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Centre for the History of Science, Technology and Medicine

Careers

PhD study has traditionally been considered principally as a preparation for an academic career, though it is also used to prepare the ground for policy research work, curatorial museum roles, specialist librarianship or archivist training, or (with our increasing research strength in science communication) work in public engagement.

In recent years, CHSTM has been extremely successful in obtaining short- or long-term postdoctoral funding for recent PhD graduates, providing career stability and the chance to build on established research with a view to publication. Other graduates have developed careers at various institutions around the world in fields including HSTM, healthcare policy research and social studies of science.

Destinations of some past PhD graduates

Ian Miller (due to graduate 2009) has been appointed a Senior Teaching Fellow at the Centre for the History of Medicine in Ireland, University College Dublin.

Dr Tom Lean (graduated 2009) is an oral historian for the British Library's National Life Stories project.

Dr Val Harrington (2009) is a research associate in the Personal Social Services Research Unit at Manchester.

Dr Holly Ennis (2009) is a research assistant in the Arthritis Research Campaign Epidemiology Unit in the Faculty of Medicine and Human Sciences at Manchester.

Dr Dayle DeLancey (2008) is assistant professor in the Department of Medical History and Bioethics, University of Wisconsin School of Medicine and Public Health.

Dr Neil Pemberton (2004) is a Wellcome-funded postdoctoral researcher at CHSTM, continuing his work on the construction of deafness in nineteenth- and twentieth-century Britain.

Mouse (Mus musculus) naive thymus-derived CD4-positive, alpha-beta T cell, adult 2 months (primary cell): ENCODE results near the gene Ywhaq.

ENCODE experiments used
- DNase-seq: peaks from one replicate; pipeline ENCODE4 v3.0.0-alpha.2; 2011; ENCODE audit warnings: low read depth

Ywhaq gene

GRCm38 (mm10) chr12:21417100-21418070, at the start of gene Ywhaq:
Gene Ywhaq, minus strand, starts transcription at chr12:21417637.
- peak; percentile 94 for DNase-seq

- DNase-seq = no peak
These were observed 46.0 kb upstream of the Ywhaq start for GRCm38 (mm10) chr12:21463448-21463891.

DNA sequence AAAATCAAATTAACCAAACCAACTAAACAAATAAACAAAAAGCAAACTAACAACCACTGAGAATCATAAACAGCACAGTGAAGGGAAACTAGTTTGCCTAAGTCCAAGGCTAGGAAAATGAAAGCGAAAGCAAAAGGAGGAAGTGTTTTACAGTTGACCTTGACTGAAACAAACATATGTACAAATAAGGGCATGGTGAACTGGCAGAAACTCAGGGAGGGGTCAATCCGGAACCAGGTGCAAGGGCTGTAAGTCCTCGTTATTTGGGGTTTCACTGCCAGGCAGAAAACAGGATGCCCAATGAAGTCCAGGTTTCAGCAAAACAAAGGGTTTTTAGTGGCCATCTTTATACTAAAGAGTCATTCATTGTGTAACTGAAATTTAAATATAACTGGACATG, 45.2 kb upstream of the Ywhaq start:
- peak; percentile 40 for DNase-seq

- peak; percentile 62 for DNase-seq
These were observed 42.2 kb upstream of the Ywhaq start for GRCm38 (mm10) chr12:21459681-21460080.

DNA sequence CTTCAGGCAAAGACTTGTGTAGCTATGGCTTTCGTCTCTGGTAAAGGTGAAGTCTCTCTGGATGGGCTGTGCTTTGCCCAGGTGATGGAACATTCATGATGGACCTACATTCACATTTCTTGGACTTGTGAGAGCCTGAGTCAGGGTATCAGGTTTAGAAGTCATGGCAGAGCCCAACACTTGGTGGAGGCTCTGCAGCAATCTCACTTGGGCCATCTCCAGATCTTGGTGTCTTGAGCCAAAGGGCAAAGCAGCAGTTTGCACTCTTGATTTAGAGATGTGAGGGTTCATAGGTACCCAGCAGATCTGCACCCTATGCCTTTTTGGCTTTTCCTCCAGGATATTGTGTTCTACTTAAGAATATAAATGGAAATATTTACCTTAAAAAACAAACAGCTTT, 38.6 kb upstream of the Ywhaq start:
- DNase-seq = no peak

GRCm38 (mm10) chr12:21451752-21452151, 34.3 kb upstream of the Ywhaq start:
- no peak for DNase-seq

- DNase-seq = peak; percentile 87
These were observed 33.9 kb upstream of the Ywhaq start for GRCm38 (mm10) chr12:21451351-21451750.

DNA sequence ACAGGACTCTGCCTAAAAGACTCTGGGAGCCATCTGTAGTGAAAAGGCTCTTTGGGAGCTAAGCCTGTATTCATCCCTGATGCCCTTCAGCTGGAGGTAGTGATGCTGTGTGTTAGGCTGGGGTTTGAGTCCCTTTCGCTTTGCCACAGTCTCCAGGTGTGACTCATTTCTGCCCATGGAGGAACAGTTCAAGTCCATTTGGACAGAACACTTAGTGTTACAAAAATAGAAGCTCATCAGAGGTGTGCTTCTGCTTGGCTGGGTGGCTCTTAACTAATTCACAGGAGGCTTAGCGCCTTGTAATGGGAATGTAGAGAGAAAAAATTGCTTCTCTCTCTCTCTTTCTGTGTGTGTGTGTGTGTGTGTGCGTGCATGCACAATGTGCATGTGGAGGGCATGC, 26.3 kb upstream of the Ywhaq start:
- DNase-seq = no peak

Dr Marion Thomas (2004) is lecturer in the history of life sciences, health and ethics at the Université Louis Pasteur, Strasbourg.

Dr Vanessa Heggie (2004) went on to postdoctoral work at CHSTM, and was appointed in 2007 to a two-year lectureship in the Department of the History and Philosophy of Science, University of Cambridge.

Dr Abigail Woods (2002) went on to postdoctoral work at CHSTM, led a 2005 review of the history of infectious disease commissioned by the governmental Office of Science and Technology, and is now Lecturer in History of Medicine at Imperial College London.

Dr Helen Blackman (2001) went on to postdoctoral research at the University of Cambridge, and is now Research Fellow in the Centre for Medical History at the University of Exeter.

Dr Peter Coventry (2001) is MRC Training Fellow in Health Services Research at the University of Manchester.

Dr Alison Kraft (2001) is now Research Fellow at the Institute for Science and Society, University of Nottingham.

Dr Helen Valier (2001) is a faculty member in the Medicine and Society programme at the University of Houston.

Dr Carsten Timmermann (1999) holds a Wellcome Research Fellowship at CHSTM.

Dr Richard Hankins (1998) became International Product Manager with Adis International, a major scientific publishing company.

"Within a year I studied subjects as diverse as the development of chemical weapons, early modern medicine, social history of learning disability and the development of clinical trials. This breadth along with an established relationship with a number of funding bodies made the Centre an attractive place to develop a postgraduate career. Having written, edited and reviewed papers during my time at Manchester I had a clear understanding of the publishing process."

Dr Sally Horrocks (1993) is Lecturer in British History at the University of Leicester.

Dr Keith Vernon (1987) is Lecturer in History at the University of Central Lancashire.

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